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The New Zealander June 3rd 1857

On Sunday at 8 a.m. the signal for a ship inside Tiri Tiri Matangi was made and about 3 p.m. the Harkaway’s number was exhibited.   Shortly before dusk she rounded the North Head and there brought up, a strong head wind blowing and an ebb tide setting out.  She sailed from Gravesend on 15 February, put into Plymouth on the morning the 23rd and took her departure on the evening of the same day.  She had fine weather down channel and made a fair passage of 33 days from Gravesend to the equator which she crossed on 21 March.  On 1 March spoke and passed the ship Hougomont bound for Calcutta and on 8 March spoke and passed the ship True Briton from London to Melbourne.  In the southern hemisphere the ship experienced a continuance of adverse winds.  She ran as far to the southward as 48 degrees, saw no ice but experienced a succession of strong NE winds.  She sighted the Mewstone and the Tasmanian light of Bruno Island on 19 May.  From thence she had a run of 10 days to the Three Kings which she made on 29th at daylight.  About noon of the same day, passed and saw the William Denny high, dry and upright, with a schooner and cutter alongside – signalled her, asking what ship but the steamer made no reply.  The Harkaway has thus made a fair passage of 97 days from Plymouth and 104 days from Gravesend.  This, however, is considered but poor work for a ship which was counted the second of the noble Crimean Transport   Fleet.  We have been told that the ship was trimmed too much (2 feet) by the stern and that it was impossible to bring her to her best trim – an even keel.   If we may judge from the written testimony of her voyagers and the exceedingly cordial terms in which – fore and aft – they dwell upon the kindness and courtesy of Capt STEPHEN and his officers, the passage must have been the very reverse of an irksome one.  The ship, though not of the thorough clipper mould, is a noble, stately spacious ship and in every respect one of the finest merchantmen that has yet anchored in the Waitemata.  Her best run was on 11 April when she logged 270 knots.

The New Zealander June 3rd 1857

To Captain D W Stephens, Commander of the Harkaway
Dear Sir,
As our voyage from England to New Zealand is now approaching its termination we the undersigned Cabin passengers by the Harkaway take the present opportunity to express the regard and esteem we unanimously entertain for you.

During the fifteen weeks which we have spent in the ship under your command, we have had ample opportunities of seeing and appreciating your many good qualities and we should deem ourselves ungrateful were we to say goodbye without tendering to you as we now beg to do, our sincere thanks for your  uniformly gentlemanly conduct, your invaluable kindness and the interest you have shown and the successful efforts you have made to promote by every means in your power, the happiness and comfort of all on board.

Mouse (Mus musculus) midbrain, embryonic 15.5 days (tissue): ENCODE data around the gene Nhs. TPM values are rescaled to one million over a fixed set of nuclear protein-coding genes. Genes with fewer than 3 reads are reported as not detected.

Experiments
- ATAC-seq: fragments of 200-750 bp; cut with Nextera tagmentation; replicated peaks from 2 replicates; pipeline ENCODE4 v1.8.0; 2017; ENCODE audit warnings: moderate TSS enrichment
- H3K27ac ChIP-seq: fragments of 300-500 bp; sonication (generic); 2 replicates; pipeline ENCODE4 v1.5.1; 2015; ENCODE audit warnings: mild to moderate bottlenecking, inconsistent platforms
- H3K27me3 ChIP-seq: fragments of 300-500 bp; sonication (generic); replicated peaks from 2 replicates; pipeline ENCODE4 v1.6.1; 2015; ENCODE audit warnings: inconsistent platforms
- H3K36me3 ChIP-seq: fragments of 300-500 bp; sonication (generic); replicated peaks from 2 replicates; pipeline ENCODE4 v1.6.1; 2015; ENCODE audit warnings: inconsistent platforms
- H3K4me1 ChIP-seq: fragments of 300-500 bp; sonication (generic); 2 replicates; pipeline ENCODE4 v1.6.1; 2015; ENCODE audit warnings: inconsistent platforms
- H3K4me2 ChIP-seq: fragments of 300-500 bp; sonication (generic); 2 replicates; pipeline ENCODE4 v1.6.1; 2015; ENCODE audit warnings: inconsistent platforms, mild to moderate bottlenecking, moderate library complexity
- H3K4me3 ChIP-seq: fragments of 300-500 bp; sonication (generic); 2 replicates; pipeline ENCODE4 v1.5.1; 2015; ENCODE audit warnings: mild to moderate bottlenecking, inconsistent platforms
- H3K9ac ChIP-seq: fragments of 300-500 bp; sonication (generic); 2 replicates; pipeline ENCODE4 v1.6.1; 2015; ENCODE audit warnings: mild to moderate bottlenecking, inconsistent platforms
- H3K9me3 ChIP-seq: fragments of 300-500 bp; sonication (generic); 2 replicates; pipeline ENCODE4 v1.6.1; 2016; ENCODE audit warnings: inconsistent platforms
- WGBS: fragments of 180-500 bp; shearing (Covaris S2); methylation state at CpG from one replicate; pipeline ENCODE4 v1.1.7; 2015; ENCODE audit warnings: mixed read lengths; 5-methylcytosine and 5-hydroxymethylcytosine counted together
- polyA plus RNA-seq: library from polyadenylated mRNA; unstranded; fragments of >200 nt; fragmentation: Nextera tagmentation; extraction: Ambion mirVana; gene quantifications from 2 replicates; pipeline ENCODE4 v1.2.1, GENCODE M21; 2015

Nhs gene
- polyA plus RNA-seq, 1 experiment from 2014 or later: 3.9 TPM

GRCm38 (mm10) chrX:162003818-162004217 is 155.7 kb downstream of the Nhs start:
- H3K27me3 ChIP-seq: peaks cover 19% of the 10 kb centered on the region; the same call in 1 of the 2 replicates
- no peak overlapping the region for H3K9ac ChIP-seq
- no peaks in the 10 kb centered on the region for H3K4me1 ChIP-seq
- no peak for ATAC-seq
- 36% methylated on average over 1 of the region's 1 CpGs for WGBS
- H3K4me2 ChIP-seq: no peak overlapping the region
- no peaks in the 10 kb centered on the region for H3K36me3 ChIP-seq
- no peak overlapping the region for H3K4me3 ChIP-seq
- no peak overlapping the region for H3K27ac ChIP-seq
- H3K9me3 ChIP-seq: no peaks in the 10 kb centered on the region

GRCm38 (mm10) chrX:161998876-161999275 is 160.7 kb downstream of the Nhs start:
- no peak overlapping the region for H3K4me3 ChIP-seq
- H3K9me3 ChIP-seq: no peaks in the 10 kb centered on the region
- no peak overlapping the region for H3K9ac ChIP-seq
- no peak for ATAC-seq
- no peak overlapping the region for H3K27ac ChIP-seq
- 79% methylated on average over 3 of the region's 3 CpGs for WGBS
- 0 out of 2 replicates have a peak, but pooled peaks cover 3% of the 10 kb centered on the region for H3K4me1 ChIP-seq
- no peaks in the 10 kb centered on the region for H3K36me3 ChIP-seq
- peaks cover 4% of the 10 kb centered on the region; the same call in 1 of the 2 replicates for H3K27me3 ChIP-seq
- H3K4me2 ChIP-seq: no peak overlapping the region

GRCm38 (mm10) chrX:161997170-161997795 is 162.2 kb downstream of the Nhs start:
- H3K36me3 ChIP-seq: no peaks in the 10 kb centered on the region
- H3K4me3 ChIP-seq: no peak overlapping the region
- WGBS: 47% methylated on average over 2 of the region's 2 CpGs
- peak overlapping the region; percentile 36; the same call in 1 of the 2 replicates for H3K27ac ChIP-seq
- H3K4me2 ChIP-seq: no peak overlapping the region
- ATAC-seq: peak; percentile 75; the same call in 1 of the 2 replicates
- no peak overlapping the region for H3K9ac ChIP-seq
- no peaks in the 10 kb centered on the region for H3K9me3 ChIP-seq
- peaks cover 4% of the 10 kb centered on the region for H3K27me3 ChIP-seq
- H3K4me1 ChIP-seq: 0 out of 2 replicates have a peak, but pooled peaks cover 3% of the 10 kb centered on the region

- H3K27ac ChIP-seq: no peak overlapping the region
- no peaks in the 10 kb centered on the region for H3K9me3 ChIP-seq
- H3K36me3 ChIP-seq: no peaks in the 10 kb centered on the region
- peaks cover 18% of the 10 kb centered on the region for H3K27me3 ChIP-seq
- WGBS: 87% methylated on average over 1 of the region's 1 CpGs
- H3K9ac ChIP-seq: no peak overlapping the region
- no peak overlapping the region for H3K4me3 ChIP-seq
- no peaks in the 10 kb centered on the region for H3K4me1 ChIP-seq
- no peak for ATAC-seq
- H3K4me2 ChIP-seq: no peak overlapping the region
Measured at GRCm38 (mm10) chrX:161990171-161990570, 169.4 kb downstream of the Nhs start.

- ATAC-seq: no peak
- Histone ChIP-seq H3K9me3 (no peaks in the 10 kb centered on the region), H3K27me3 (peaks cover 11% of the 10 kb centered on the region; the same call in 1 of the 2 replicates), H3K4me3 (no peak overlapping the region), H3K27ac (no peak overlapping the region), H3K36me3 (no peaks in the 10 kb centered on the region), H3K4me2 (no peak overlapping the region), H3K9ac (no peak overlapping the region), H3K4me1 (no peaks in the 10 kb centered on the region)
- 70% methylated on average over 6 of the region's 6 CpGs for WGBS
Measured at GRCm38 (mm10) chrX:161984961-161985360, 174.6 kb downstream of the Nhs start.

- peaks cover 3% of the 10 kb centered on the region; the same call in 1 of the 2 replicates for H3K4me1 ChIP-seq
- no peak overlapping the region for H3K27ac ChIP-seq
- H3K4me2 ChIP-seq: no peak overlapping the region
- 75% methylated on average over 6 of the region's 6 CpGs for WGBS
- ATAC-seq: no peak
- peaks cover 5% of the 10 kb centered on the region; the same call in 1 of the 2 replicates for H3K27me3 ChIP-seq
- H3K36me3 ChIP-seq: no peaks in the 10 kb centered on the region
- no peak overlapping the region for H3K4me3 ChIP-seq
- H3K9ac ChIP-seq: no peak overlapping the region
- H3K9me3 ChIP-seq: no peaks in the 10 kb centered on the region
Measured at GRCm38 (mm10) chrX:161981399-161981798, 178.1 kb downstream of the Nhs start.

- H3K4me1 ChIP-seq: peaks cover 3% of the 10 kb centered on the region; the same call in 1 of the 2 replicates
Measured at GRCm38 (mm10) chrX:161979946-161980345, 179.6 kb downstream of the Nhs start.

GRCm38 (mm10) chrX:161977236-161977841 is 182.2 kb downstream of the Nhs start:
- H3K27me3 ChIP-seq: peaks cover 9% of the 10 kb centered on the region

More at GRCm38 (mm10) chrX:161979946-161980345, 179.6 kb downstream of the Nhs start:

We also beg to thank the officers under you for their civility and kind attention.

In bidding you farewell, we beg to assure you that we shall always remember with pleasure our agreeable intercourse with you and in your future voyages you will carry with you our respect and our good wishes for the welfare of yourself and the officers and crew of the ship which you so ably command.

 We are, Dear Sir,
                Your obliged Servants, etc.

Sgd: V T Mairis, Capt. RM; Emily Mairis; A R Griffiths; Isabella Griffiths; J M Oliver; Emma H Oliver; Mary Brownlow; Florence Brownlow; John Wm Lewis; Isabella Lewis; Frank Stanley; Frederick Jones; Emily F Jones; Charles H Battersby; George Hancock; John Daly; W N Ackland; J Draper; Charles Crawford; W C Johnson; Augusta Parker; P Herapath; Emma Herapath; Hugh C Fraser.

 On board the Harkaway, near Auckland, NZ, May 30th, 1857

 Similar letter from the Intermediate Passengers:
We the undersigned Intermediate-cabin passengers by the ship Harkaway, D W STEPHENS Esq, Commander, from London to Auckland, NZ, cannot permit ourselves to take leave of our much esteemed and worthy Captain, after the termination of a prosperous and successful voyage, without expressing, in the warmest terms, our approbation of his invariable urbane and gentlemanly conduct towards all committed to his charge.  It is with heartfelt pleasure that we bear our humble testimony to his abilities as an able commander, an experienced navigator and accomplished gentleman, which are so happily blended in his character and qualities, which we have reason to believe are rarely possessed in so eminent a degree by our mercantile marine commanders.  We ever found him during the passage anxious to promote our comfort and to sympathise with us in our petty troubles and annoyances, which are inseparable from a long sea voyage and we heartily congratulate him on the happy termination of the voyage.  That he may command the same success through life and live to enjoy in the decline of life a happy independence, in the bosom of his family, is the sincere desire of the subscribed.  Should it be in contemplation by our more favoured fellow passengers in the saloon to subscribe to a more substantial testimonial, we shall feel it a pleasure to add our mite.  In conclusion, we cannot omit congratulating Capt STEPHENS on the efficiency and good conduct of his officers and crew, who have throughout the voyage acted in unison with their commander and it is with a feeling of pride that we contemplate that, with such able men to command and able seamen to execute, as guide the good ship Harkaway, Old England need have no fear for the continuance of her continued maritime prosperity and glory.

 ‘The Captain and his crew, long may they live
'Happy may they be, blest with content and from misfortune free’d’

 Sgd:  J F Woolley, Edwin Owen Nicholas, Charles Abbott, Mark E Shuttleworth.

Auckland, May 30th, 1857